The Bishop had clambered on his horse the better to consider the point. “If the foul fiend is abroad,” said he, “my place is over yonder by the King’s side. Certes that sulphur-colored horse hath a very devilish look. I could have sworn that I saw both smoke and flame from its nostrils. The beast is fit to bear a suit of armor which rides and fights and yet hath no man within it.”
“Nay, not too fast, father Bishop,” said one of the knights. “It may be all that you say and yet come from a human workshop. When I made a campaign in South Germany I have seen at Nuremberg a cunning figure, devised by an armorer, which could both ride and wield a sword. If this be such a one —”
“I thank you all for your very gentle courtesy,” said a booming voice from the figure upon the ground.
At the words even the valiant Manny sprang into his saddle. Some rode madly away from the horrid trunk. A few of the boldest lingered.
“Most of all,” said the voice, “would I thank the most noble knight, Sir Walter Manny, that he should deign to lay aside his greatness and condescend to do a deed of arms upon so humble a Squire.”
“‘Fore God!” said Manny, “if this be the Devil, then the Devil hath a very courtly tongue. I will have him out of his armor, if he blast me!”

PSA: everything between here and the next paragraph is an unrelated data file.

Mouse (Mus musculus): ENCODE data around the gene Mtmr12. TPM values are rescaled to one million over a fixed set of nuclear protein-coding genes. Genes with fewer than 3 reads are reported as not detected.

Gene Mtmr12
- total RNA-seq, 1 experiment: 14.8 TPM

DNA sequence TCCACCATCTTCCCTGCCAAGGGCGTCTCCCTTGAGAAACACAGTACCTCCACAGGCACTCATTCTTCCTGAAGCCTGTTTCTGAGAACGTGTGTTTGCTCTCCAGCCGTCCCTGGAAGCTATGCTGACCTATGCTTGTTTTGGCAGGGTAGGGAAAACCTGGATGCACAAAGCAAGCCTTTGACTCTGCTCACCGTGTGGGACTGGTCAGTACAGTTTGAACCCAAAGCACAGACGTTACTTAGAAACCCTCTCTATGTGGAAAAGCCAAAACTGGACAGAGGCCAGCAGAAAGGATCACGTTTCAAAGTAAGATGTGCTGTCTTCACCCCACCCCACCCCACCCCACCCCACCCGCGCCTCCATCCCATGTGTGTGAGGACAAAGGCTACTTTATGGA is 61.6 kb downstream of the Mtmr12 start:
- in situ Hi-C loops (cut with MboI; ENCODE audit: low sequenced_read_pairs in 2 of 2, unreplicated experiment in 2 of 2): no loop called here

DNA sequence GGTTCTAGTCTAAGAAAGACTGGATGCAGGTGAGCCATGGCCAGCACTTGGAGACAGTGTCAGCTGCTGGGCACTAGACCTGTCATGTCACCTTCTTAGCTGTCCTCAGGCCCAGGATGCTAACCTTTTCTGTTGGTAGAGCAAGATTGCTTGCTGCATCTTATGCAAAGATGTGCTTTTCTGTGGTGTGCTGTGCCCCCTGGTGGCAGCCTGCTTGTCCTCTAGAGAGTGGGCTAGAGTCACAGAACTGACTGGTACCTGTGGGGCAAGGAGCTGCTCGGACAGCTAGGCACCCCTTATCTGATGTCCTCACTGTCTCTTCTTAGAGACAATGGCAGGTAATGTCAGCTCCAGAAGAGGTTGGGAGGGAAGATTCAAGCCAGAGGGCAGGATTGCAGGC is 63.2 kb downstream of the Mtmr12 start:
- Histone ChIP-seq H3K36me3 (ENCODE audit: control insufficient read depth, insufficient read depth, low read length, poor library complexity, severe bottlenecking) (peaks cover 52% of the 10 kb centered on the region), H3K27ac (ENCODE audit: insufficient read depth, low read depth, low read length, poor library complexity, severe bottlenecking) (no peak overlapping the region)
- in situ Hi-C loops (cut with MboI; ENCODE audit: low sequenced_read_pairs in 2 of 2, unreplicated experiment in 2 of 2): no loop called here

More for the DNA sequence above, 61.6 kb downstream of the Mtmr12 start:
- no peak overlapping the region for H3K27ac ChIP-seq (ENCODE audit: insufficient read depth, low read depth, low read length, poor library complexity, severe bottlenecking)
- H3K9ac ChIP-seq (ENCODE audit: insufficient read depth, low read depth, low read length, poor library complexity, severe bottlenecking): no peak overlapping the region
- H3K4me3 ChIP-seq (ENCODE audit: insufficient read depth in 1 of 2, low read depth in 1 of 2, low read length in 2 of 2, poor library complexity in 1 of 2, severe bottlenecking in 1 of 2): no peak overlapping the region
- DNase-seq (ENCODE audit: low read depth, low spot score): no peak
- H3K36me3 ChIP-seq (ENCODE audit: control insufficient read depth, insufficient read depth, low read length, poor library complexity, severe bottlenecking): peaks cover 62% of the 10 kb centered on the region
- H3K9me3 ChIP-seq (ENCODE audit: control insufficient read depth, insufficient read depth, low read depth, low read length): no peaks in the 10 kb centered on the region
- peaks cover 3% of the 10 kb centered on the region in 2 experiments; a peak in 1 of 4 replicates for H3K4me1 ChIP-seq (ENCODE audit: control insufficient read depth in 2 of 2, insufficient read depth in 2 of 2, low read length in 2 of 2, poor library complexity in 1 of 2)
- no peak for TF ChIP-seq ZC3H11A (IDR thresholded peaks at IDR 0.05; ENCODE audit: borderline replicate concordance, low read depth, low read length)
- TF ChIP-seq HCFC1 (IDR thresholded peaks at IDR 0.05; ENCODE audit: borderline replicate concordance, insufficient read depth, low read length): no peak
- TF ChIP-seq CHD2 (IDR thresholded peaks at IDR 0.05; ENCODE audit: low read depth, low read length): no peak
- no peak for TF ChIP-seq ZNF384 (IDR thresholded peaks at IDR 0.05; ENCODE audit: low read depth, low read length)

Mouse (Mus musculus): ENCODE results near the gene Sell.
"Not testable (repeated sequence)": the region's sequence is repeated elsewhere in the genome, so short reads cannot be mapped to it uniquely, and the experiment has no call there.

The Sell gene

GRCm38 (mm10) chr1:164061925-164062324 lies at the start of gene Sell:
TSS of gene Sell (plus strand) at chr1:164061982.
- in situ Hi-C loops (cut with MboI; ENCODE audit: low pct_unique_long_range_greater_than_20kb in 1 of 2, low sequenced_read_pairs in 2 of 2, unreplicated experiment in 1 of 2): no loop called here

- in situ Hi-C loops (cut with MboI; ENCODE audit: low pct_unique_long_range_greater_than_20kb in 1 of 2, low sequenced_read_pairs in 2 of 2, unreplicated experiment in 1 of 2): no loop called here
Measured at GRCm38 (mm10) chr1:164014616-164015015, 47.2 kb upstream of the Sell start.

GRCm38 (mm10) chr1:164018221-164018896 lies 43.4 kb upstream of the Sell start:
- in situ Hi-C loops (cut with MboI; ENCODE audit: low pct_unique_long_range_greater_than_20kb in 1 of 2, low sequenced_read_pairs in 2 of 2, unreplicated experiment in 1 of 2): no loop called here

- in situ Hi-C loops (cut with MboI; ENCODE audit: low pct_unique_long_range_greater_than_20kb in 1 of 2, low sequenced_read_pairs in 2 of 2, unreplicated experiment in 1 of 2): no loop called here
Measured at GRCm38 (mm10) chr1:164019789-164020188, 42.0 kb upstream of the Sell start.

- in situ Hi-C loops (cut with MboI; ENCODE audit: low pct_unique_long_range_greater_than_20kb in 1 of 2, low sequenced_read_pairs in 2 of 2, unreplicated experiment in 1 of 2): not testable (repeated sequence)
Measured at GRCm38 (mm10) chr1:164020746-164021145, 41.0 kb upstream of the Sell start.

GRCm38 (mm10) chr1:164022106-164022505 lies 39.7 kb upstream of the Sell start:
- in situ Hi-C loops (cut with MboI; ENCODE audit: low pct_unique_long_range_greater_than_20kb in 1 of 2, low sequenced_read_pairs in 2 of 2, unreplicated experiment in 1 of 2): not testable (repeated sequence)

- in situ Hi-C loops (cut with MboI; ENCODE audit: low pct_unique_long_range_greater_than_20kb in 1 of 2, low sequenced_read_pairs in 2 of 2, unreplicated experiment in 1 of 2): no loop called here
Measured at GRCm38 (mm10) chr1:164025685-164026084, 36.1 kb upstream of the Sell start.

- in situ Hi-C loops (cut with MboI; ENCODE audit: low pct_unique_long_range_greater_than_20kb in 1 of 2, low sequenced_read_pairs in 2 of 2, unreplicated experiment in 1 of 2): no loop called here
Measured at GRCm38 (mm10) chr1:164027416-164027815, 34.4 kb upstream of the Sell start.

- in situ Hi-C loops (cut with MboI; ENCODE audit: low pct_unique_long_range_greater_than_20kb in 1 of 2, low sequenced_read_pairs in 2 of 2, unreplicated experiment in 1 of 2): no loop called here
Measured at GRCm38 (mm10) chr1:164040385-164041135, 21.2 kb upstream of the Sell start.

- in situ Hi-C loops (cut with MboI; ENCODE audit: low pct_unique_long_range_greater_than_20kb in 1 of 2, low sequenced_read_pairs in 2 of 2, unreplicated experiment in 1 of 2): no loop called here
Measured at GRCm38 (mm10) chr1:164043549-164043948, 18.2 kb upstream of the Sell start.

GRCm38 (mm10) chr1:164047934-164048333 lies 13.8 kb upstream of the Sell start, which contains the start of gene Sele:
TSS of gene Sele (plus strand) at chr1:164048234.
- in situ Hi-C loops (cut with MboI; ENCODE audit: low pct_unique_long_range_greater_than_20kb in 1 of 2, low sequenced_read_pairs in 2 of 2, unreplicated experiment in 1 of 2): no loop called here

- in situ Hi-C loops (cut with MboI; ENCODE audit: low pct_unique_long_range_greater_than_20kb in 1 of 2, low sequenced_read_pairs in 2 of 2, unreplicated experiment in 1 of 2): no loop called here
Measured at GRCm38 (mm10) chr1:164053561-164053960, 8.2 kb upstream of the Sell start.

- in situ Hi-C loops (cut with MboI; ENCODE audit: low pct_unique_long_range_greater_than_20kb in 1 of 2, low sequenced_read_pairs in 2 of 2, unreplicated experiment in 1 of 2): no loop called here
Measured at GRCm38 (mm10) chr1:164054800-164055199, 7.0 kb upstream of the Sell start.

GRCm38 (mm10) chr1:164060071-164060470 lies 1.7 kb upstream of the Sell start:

So saying he sprang once more from his horse and plunging his hand down the slit in the collapsed gorget he closed it tightly upon a fistful of Nigel’s yellow curls. The groan that came forth was enough to convince him that it was indeed a man who lurked within. At the same time his eyes fell upon the hole in the mail corselet which had served the Squire as a visor, and he burst into deep-chested mirth. The King, the Prince and Chandos, who had watched the scene from a distance, too much amused by it to explain or interfere, rode up weary with laughter, now that all was discovered.
“Let him out!” said the King, with his hand to his side. “I pray you to unlace him and let him out! I have shared in many a spear-running, but never have I been nearer falling from my horse than as I watched this one. I feared the fall had struck him senseless, since he lay so still.”
Nigel had indeed lain with all the breath shaken from his body, and as he was unaware that his helmet had been carried off, he had not understood either the alarm or the amusement that he had caused. Now freed from the great hauberk in which he had been shut like a pea in a pod, he stood blinking in the light, blushing deeply with shame that the shifts to which his poverty had reduced him should be exposed to all these laughing courtiers. It was the King who brought him comfort.
“You have shown that you can use your father’s weapons,” said he, “and you have proved also that you are the worthy bearer of his name and his arms, for you have within you that spirit for which he was famous. But I wot that neither he nor you would suffer a train of hungry men to starve before your door; so lead on, I pray you, and if the meat be as good as this grace before it, then it will be a feast indeed.”
Last updated Monday, December 22, 2014 at 10:50